23. On the evidence before the Court, it is clear that the Appellants’ status is indeed a Licensed Establishment of the DIFC, and this very recognition entitles or permits them to provide various “financial services” or conduct “other activities in accordance with the DIFC laws” such as trading securities on their own behalf, as well as on behalf of customers and as a “market maker”. Indeed, the Appellants satisfy that definition because, as UAE-regulated entities the Appellants are authorised and/or registered by the DIFC.
24. In my opinion, the legislative purpose of Article 5(A)(1)(a) of the JAL is clear, and the DIFC Courts’ in personam (or indeed ad hominem) jurisdiction over international financial institutions pursuant to Article 5(A)(1)(a) of the JAL is well-established.
25. The JAL’s very definition of “Licensed DIFC Establishment” is intended to cover entities such as the Appellants, who provide financial services or conduct any other activities in accordance with DIFC laws, which they evidently do, as per paragraph 17 above.
26. In determining whether or not the DIFC Court has the jurisdiction to issue the injunction against the Appellants, I uphold that the Learned Judge made the correct ruling in the first instance by restraining the Appellants from disposing of, dealing with, or diminishing the value of the Bonds and the Jurisdictional Ruling should therefore be upheld.
27. The Appeal is therefore dismissed.
4 See paragraph 52 of the Defendant’s skeleton argument.
5 See Allianz Risk Transfer AG Dubai Branch v Al Ain Ahlia Insurance Company PJSC  DIFC CFI 012 (30 April 2013); Barclays Bank plc v Afras Ltd et al  DIFC CFI 008 (11 August 2013); Investment Group Private Ltd v Standard Chartered Bank  DIFC CA 004 (18 November 2015); Tavira Securities Limited v (1) Re Point Ventures Fzco (2) Jai Narain Gupta (3) Mayank Kumar (4) Saroj Gupta  CFI 026 (17 December 2017).
28. At the close of the Hearing, the Appellants requested there should be no order as to the costs. We asked parties to file further submissions in respect of costs. This Court has a discretion under RDC 38.6 as to whether costs are payable by one party to another.
29. The Appellants argue, in short, that there should be no order as to the costs of the appeal on the basis that: i) the Appellants act on the Respondent’s case as a trustee or nominee; ii) the hearing was of significant public importance and the case should be considered as being, in effect, a test case as it raised issues of real public importance to the DIFC as a financial centre; and/or; iii) there has been no issue as to conduct.
30. On the contrary, the Respondent submits that the relevant principles are simply not controversial and their costs should be covered in the sum of USD 63,806.42. The Respondent further submits that even if the appeal had been brought in the “wider interests of the banking and financial services communities”, there is no proper basis to depart from the general rule of awarding costs to the successful party.
31. Indeed, the Hong Kong Court of Final Appeal overviewed relevant authorities from across the common law world in Designing Hong Kong Ltd v Town Planning Board  and:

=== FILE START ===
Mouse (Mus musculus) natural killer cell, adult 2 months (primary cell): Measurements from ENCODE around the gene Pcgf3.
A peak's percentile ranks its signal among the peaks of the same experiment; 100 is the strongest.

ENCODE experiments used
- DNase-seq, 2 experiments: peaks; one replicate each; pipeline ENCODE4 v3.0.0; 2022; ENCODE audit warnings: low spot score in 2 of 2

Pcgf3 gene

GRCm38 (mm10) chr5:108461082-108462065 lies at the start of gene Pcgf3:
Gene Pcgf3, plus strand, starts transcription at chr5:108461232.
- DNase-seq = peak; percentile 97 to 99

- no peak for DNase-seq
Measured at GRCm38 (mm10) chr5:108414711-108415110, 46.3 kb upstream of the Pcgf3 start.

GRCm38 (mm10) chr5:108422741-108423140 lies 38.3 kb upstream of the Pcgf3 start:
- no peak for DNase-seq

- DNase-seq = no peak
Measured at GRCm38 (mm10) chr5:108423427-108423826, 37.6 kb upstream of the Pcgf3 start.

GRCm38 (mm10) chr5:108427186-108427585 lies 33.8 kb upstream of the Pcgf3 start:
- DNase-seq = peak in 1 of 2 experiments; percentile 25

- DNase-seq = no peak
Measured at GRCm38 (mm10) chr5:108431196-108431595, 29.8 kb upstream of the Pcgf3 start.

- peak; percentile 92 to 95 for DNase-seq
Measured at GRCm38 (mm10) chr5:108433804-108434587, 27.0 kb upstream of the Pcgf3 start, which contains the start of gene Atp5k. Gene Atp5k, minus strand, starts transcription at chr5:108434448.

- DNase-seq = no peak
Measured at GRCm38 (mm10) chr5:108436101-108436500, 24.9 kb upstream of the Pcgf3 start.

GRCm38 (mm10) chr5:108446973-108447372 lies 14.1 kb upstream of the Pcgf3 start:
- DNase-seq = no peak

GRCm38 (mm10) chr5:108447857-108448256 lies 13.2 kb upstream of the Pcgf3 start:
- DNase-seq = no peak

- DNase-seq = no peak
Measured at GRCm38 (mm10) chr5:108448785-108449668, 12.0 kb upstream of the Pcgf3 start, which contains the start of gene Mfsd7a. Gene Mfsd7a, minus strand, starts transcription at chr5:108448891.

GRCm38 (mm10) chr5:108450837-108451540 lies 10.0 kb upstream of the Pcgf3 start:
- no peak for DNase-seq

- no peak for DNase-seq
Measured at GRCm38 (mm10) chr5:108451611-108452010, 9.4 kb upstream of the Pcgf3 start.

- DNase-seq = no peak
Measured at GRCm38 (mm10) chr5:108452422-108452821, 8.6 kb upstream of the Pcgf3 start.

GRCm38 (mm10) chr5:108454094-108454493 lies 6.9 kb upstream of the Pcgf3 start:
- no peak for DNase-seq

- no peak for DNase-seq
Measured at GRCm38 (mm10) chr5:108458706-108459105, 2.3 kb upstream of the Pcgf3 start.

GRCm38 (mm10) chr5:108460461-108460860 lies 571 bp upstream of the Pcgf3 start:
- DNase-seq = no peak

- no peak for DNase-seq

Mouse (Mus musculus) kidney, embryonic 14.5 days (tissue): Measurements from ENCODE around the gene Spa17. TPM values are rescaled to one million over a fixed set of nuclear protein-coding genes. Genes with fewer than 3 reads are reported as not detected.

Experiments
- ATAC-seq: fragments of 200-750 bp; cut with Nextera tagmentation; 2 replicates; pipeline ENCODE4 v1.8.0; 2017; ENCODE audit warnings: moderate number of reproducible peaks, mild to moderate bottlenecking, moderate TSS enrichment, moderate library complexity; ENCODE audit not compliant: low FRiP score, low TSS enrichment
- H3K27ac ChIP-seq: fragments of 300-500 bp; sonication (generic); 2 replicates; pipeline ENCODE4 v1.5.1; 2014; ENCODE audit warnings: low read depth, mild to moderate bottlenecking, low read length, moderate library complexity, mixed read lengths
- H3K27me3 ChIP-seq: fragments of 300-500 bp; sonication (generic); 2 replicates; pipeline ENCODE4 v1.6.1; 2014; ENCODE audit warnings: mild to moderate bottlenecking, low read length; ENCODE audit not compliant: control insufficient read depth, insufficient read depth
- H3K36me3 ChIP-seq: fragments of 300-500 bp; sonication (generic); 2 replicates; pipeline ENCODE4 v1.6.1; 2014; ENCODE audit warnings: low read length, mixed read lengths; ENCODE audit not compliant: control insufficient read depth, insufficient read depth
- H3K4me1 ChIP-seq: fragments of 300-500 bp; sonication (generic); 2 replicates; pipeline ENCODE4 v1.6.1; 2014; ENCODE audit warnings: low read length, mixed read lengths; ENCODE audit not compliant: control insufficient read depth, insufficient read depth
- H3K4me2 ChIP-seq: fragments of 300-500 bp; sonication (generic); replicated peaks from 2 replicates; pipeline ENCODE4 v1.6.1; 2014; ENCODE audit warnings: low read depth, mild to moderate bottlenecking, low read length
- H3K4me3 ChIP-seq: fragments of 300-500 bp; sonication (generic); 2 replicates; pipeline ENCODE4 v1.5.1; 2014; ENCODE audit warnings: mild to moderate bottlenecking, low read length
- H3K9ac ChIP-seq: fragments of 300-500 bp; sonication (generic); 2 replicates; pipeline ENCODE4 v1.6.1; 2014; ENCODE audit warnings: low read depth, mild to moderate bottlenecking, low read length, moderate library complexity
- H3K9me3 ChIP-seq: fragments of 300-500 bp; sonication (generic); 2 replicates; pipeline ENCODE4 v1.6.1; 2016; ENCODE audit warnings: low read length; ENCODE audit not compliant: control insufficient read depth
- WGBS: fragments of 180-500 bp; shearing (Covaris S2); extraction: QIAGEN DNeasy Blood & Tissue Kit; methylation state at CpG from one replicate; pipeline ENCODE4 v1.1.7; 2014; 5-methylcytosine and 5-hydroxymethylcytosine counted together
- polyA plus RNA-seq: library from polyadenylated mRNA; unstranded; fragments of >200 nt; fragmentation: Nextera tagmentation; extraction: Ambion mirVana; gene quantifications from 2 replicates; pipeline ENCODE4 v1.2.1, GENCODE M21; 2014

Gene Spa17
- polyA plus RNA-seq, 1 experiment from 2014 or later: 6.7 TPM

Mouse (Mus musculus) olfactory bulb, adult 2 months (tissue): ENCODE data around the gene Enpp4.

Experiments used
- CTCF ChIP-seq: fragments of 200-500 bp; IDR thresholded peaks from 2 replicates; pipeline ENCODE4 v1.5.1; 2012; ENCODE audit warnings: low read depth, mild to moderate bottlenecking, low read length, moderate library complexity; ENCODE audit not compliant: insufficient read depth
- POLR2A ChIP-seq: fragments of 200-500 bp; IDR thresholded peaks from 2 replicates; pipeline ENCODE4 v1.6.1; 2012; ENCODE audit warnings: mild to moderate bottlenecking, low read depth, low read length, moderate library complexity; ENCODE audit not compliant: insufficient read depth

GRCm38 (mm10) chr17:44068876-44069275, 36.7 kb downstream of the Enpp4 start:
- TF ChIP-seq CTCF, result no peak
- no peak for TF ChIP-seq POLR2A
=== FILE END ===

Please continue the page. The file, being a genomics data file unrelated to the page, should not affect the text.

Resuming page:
In Chu Hoi Dick and Another v Secretary for Home Affairs (No. 2), Lam J (now Lam VP) gave useful guidance […] Lam J formulated a number of criteria relevant to the court’s consideration of whether it was appropriate to disturb the usual order of costs following the event:- “[…] I shall therefore formulate the three criteria as follows, (a) A litigant has properly brought proceedings to seek guidance from the court on a point of general public importance so that the litigation is for the benefit of the community as a whole to warrant the costs of the litigation be borne by the public purse as costs incidental to good public administration; (b) The judicial decision has contributed to the proper understanding of the law in question; (c) The litigant has no private gain in the outcome. I should also mention that the public interest element is only one of the factors that is relevant for the exercise of the discretion as to costs. Even if all these criteria are satisfied, the court must also have regard to other relevant factors such as the conduct of the litigants in the proceedings in coming to a final decision on what is just in the circumstances. 6
32. In my opinion, this case falls far short of satisfying those criteria set out in the Hong Kong case. Even if I was convinced that this litigation is for the benefit of the community as a
6 HKCFA 16 at . Cited in the Respondent’s further submissions on costs at paragraph 11. My italics.
whole to warrant the costs of the litigation be borne by the successful party, other criteria are simply not met.
33. I find the circumstances of this appeal are not such to warrant a departure from the general rule that the unsuccessful party will be ordered to pay the costs of the successful party as per RDC 38.7(1).
34. Therefore, costs are to be awarded to the Respondent, on the general basis that the unsuccessful party (being the Appellants) pay the other party’s costs of the litigation.
35. Costs are immediately assessed in the sum of USD 63,806.42 and this is to be paid by the Appellants to the Respondent within 30 days of these Reasons being issued.
DEPUTY CHIEF JUSTICE OMAR AL MUHAIRI
36. I agree with the abovementioned judgment and I have nothing further to add.
HIS EXCELLENCY JUSTICE ALI AL MADHANI
37. I agree with the abovementioned judgment and I have nothing further to add.
Date of issue: 23 March 2020